DIYP Reviews the Laowa Argus 28mm f/1.2 lens for still photographers
Not every day, I get to put my hands on an f/1.2 lens. And a 28mm at that. So obviously, I was curious to test the new Laowa Argus 28mm f/1.2 lens. While my guess is that Laowa is targeting video photographers with this lens, I think it could be a wonderful asset for still shooters.
Before diving in, let me make sure that we are clear on the two most important spec points of this lens: It is an f/1.2 lens, and it’s manual. I guess you can see where I am going with this.
Laowa Argus 28mm f/1.2 lens Specs
A 28mm with an opening of f/1.2 is not a common lens, so let’s look at the specs for a minute. Those will come in handy later on. But for now, keep in mind that the lens has no electric contacts, so you set both focus and aperture with rings on the lens. This means that the camera is not aware of those settings, and they will not appear in your exif, not be available for image correction in lightroom.
|f/1.2 – f/16
|Angle of view
|13 elements in 7 groups
|(2 ED glass and 2 UHR glass)
|Minimum Focus Distance
|19.69″ / 50cm
|Ø2.7 x 4.2″ / Ø68.5 x 106.31mm
|19.82oz / 562g
|Sony E / Nikon Z / Canon RF / L mount
The Laowa Argus 28mm f/1.2 lens comes in a wonderful box, but it also comes pretty spartan. A lens, a guide, this is it. It is a very basic kit, but what Laowa gave up in accessories, they made up with a gorgeous lens.
I tested the Canon RF variant, and it comes in at about 560g, and about 10.5 centimeters long. While this is not the lightest lens, on a camera like the R5, it was a great balance. On the other hand, the lens feels incredibly solid. I am not sure if that weight went for glass or metal, but either way, it felt tank-ish. I guess that a little bit of weight also went into the meta lens hood. The 28mm f/1.2 has a square hood that also holds the lens cap. A square lens cap.
This is not to say that you can’t use a regular lens cap with the lens – it has a standard 62mm thread – but the default cap that Laowa supplies mounts on the hood, and is square. If you want a standard cap, say goodbye to a few more Dollars.
Laowa Argus 28mm f/1.2 – Focusing
The Laowa Argus 28mm f/1.2 is a 100% manual lens. Forget about running and gunning or mounting it on a gimbal. Or, actually, you can do both, but not at f/1.2. To enjoy the shallow bokeh that you get at f/1.2, you’d need to take you time and carefully focus the lens. I do not recommend it for fast-moving objects. If you can get your subject to sit down, you will be rewarded with a beautiful reach bokeh, and amazing sharpness for where the DOF hits. But for a running cat, dog, (or bride and groom), you’d be better off with an auto-focus lens.
If you do know how to focus manually, this lens would be epic for nighttime city/street photography, as so much light is coming into the sensor.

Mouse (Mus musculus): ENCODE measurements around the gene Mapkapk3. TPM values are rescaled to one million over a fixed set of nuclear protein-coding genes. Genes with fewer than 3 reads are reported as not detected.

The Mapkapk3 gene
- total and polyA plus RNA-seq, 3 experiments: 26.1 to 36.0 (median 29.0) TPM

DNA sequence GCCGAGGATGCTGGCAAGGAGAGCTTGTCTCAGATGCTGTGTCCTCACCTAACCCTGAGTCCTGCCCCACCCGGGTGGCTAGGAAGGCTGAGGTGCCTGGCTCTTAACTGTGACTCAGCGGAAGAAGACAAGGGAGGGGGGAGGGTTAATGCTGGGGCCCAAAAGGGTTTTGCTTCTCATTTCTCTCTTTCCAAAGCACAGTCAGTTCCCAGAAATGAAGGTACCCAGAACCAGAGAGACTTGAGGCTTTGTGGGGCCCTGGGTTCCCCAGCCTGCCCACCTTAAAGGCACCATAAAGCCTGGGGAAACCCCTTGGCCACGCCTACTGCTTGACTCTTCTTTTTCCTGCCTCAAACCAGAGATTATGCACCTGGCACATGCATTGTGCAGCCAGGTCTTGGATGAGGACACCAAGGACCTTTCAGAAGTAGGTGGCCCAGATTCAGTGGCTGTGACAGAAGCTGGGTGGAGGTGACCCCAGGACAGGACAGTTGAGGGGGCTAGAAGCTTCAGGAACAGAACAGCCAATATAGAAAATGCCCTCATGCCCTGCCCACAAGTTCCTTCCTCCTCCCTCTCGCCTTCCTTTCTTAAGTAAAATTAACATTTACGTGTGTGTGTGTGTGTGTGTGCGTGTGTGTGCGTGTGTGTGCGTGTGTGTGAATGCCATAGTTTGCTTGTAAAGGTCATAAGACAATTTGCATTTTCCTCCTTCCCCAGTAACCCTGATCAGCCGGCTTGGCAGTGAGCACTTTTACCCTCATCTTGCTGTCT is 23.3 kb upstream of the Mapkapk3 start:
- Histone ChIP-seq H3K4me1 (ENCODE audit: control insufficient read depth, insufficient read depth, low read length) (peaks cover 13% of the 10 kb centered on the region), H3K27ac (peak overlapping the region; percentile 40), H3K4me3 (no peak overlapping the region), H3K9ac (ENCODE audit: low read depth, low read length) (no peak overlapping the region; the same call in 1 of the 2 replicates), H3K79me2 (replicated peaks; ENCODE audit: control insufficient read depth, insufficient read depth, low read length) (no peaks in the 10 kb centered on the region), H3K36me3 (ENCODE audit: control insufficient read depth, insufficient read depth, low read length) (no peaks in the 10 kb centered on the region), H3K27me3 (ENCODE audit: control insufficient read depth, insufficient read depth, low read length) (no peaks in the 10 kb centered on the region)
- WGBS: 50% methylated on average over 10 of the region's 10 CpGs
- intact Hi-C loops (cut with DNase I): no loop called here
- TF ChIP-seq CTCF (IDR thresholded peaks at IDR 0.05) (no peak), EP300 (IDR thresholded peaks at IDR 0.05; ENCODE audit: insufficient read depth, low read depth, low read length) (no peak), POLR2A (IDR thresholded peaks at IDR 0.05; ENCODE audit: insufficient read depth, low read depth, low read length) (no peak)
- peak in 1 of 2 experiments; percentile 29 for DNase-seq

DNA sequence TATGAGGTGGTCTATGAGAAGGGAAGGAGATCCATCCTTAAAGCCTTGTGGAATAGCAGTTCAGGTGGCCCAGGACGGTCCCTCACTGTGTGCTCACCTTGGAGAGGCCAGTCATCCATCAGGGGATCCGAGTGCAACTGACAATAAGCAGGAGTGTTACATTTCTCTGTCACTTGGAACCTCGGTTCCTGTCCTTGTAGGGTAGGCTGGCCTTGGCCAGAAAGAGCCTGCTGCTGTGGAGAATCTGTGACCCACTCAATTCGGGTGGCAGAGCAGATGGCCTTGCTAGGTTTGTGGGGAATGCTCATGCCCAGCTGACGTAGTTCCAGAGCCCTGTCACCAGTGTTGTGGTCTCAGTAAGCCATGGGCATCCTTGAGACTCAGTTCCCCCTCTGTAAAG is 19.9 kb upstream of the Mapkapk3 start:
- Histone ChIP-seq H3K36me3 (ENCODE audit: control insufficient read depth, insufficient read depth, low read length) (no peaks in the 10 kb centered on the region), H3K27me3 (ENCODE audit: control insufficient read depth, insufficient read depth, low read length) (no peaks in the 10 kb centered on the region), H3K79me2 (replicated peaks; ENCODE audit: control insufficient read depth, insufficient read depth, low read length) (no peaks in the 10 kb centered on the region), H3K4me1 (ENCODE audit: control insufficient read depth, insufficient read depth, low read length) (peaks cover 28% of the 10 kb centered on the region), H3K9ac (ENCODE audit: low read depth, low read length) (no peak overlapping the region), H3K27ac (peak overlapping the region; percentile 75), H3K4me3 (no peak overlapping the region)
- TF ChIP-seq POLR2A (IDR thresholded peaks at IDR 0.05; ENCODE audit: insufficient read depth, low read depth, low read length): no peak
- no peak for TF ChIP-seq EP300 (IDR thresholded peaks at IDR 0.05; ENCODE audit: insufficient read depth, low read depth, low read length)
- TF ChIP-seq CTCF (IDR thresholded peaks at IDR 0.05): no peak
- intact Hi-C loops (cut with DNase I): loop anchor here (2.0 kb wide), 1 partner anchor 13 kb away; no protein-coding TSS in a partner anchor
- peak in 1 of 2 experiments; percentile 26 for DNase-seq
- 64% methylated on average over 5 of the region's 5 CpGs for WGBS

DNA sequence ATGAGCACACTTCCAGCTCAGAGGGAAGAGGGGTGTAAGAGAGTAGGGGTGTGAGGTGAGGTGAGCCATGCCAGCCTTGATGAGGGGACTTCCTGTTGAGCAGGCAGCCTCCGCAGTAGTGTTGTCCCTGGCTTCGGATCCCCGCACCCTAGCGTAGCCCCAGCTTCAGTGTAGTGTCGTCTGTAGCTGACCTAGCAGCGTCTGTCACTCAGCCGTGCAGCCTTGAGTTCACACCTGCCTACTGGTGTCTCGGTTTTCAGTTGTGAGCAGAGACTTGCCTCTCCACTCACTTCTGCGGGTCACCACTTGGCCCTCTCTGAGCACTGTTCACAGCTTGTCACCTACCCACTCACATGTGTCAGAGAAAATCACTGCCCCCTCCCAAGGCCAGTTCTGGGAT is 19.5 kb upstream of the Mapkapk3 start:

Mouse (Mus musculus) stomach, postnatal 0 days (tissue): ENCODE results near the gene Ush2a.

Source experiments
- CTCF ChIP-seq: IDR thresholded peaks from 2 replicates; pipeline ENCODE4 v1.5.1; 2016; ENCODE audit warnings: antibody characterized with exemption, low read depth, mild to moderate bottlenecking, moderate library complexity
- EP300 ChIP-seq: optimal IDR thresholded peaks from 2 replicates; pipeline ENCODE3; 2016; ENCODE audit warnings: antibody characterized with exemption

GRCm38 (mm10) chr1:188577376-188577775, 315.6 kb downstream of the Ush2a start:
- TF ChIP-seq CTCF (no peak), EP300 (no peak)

My other big wish for the lens would be a closer minimum focusing distance. The declared minimal focusing distance is 50cm, and it felt pretty much on-spot with my initial tests. With a lens that tickles wide-angle on a full frame, I really wish I could have gotten closer to my subjects.
That said, if you are a fan of manual focusing, it feels amazing. The focus ring is amazingly smooth, and gives the same feeling you would get from an old vintage lens.
Lastly, the lens has an internal focusing mechanism. This means that if you are using a filter that depends on rotation (like a CPL), you’ll have an easy life.
Laowa Argus 28mm f/1.2 – Sharpness, Aperture, and Bokeh
I must hand it to Laowa. This is not a “get some light in at f/1.2 for stop down to 5.6 for sharpness kind of lens”. It is tack-sharp straight from f/1.2 all the way to f/16 (min aputure). It is also pleasantly distortion free. I know it’s not a sire wide lens, but yet…
On the flip side, at f/1.2, you get a gorgeous bokeh even at 28mm. It just takes a
little whole lot more practice to nail focus. Once you master focusing though, you will be rewarded with the creamiest bokeh possible.
I don’t shoot video (a 100 weddings of stills is enough for me), but I do appreciate the fact that you can choose if you want the aperture ring to click for still photographers, or to be smooth for video shooters. I’m a click person myself.
Hitting it right on manual at f/1.2 is not easy. If you take the patience and persistence to focus, the bokeh, sharpness, and contrast are amazing. For $599.00 it is a great foray into wide-aperture lenses.
Tom Saimon is a boutique wedding and fashion photographer based in Haifa, Israel. Tom founded one of most sought-after wedding photography boutiques in Israel and shoots over 100 weddings a year, making him not only an established photogrpher, but also an authority in the industry. Tom is regularly featured in fashion and wedding magazines as a style benchmark